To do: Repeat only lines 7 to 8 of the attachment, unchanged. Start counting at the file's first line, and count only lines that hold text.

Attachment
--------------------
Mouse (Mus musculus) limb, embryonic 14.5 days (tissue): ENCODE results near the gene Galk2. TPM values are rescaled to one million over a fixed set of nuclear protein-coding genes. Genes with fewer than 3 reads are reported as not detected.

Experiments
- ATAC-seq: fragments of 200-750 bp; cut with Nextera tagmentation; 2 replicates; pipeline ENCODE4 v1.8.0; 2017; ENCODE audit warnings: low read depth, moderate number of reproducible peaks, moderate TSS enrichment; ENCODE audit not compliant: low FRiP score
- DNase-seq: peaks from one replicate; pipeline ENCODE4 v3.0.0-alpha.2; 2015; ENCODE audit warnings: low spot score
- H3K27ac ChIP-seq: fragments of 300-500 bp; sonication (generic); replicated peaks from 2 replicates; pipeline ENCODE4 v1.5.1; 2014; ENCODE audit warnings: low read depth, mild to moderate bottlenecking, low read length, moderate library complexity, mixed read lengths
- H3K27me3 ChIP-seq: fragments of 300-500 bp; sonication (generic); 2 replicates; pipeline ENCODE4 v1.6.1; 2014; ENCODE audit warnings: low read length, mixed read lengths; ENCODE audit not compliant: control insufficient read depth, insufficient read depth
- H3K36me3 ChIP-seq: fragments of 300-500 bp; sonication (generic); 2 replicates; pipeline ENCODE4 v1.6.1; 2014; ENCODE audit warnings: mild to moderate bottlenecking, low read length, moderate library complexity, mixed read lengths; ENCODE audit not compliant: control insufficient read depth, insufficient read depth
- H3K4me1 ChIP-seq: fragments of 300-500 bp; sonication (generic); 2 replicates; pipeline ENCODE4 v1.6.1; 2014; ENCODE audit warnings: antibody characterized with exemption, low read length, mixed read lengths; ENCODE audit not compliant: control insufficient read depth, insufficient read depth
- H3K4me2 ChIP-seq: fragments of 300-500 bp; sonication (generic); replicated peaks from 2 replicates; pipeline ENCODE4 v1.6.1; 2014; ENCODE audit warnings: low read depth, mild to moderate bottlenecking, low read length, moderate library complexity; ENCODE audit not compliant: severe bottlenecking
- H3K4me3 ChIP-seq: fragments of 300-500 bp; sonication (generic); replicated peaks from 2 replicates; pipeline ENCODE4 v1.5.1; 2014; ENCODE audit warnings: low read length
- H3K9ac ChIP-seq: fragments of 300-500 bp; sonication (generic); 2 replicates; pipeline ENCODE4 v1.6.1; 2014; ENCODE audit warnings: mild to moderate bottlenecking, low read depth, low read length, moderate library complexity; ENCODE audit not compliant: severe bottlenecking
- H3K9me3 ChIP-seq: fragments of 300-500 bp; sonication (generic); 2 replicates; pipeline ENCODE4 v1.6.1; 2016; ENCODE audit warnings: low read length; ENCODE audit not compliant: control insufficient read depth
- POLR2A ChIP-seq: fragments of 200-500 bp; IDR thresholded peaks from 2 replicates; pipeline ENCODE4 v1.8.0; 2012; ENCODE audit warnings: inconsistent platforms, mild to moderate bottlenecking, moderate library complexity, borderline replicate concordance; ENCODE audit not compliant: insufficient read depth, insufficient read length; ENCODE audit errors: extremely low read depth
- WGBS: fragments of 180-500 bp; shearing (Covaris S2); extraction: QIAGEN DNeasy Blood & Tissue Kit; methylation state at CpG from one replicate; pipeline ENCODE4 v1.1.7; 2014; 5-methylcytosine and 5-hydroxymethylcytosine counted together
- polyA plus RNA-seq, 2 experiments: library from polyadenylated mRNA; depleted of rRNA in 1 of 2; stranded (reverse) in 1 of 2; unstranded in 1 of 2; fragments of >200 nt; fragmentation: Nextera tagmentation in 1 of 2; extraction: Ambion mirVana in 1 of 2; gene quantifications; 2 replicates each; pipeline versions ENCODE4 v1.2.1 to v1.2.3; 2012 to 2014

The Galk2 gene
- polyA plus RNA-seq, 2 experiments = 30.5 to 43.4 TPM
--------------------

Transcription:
- H3K36me3 ChIP-seq: fragments of 300-500 bp; sonication (generic); 2 replicates; pipeline ENCODE4 v1.6.1; 2014; ENCODE audit warnings: mild to moderate bottlenecking, low read length, moderate library complexity, mixed read lengths; ENCODE audit not compliant: control insufficient read depth, insufficient read depth
- H3K4me1 ChIP-seq: fragments of 300-500 bp; sonication (generic); 2 replicates; pipeline ENCODE4 v1.6.1; 2014; ENCODE audit warnings: antibody characterized with exemption, low read length, mixed read lengths; ENCODE audit not compliant: control insufficient read depth, insufficient read depth